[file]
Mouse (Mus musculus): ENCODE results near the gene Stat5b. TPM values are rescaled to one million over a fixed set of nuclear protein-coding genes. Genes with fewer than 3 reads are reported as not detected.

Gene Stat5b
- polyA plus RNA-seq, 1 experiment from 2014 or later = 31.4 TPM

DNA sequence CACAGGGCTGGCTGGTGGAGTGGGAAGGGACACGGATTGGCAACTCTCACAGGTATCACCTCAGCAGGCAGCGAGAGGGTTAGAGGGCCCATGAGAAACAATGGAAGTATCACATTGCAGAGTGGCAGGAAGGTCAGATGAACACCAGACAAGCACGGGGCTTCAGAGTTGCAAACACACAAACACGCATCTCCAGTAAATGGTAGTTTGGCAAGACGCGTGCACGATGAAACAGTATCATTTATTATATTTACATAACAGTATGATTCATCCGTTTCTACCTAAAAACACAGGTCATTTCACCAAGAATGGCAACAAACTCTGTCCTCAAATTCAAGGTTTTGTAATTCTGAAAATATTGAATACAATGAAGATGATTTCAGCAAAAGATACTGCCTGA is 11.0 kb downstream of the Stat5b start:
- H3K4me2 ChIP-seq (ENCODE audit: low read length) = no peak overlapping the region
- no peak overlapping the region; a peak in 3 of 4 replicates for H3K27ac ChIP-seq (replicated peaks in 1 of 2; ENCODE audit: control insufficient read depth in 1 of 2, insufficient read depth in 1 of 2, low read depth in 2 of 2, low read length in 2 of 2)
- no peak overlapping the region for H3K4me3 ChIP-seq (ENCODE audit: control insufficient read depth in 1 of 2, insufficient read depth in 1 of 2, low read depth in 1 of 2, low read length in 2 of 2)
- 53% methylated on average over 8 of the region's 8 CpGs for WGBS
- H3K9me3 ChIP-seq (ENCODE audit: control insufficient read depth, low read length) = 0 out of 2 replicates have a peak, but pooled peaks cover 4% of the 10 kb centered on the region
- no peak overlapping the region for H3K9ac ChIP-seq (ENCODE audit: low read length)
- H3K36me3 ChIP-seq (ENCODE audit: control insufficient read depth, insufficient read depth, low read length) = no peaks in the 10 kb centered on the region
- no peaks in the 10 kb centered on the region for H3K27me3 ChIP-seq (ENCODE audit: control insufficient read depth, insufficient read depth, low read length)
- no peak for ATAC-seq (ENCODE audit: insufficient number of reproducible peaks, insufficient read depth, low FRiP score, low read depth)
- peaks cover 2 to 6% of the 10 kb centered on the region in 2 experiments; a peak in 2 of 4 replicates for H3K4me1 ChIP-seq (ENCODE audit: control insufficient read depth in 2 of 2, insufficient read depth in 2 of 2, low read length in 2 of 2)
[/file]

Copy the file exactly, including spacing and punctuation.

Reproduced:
Mouse (Mus musculus): ENCODE results near the gene Stat5b. TPM values are rescaled to one million over a fixed set of nuclear protein-coding genes. Genes with fewer than 3 reads are reported as not detected.

Gene Stat5b
- polyA plus RNA-seq, 1 experiment from 2014 or later = 31.4 TPM

DNA sequence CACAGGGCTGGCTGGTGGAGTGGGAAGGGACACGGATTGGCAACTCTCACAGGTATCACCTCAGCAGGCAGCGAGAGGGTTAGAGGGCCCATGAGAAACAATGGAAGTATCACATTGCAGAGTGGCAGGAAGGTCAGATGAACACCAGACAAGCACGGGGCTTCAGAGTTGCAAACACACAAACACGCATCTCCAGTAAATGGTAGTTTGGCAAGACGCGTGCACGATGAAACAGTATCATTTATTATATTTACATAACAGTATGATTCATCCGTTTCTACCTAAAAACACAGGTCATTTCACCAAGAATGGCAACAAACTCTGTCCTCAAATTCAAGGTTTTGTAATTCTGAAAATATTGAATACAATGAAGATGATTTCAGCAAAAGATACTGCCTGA is 11.0 kb downstream of the Stat5b start:
- H3K4me2 ChIP-seq (ENCODE audit: low read length) = no peak overlapping the region
- no peak overlapping the region; a peak in 3 of 4 replicates for H3K27ac ChIP-seq (replicated peaks in 1 of 2; ENCODE audit: control insufficient read depth in 1 of 2, insufficient read depth in 1 of 2, low read depth in 2 of 2, low read length in 2 of 2)
- no peak overlapping the region for H3K4me3 ChIP-seq (ENCODE audit: control insufficient read depth in 1 of 2, insufficient read depth in 1 of 2, low read depth in 1 of 2, low read length in 2 of 2)
- 53% methylated on average over 8 of the region's 8 CpGs for WGBS
- H3K9me3 ChIP-seq (ENCODE audit: control insufficient read depth, low read length) = 0 out of 2 replicates have a peak, but pooled peaks cover 4% of the 10 kb centered on the region
- no peak overlapping the region for H3K9ac ChIP-seq (ENCODE audit: low read length)
- H3K36me3 ChIP-seq (ENCODE audit: control insufficient read depth, insufficient read depth, low read length) = no peaks in the 10 kb centered on the region
- no peaks in the 10 kb centered on the region for H3K27me3 ChIP-seq (ENCODE audit: control insufficient read depth, insufficient read depth, low read length)
- no peak for ATAC-seq (ENCODE audit: insufficient number of reproducible peaks, insufficient read depth, low FRiP score, low read depth)
- peaks cover 2 to 6% of the 10 kb centered on the region in 2 experiments; a peak in 2 of 4 replicates for H3K4me1 ChIP-seq (ENCODE audit: control insufficient read depth in 2 of 2, insufficient read depth in 2 of 2, low read length in 2 of 2)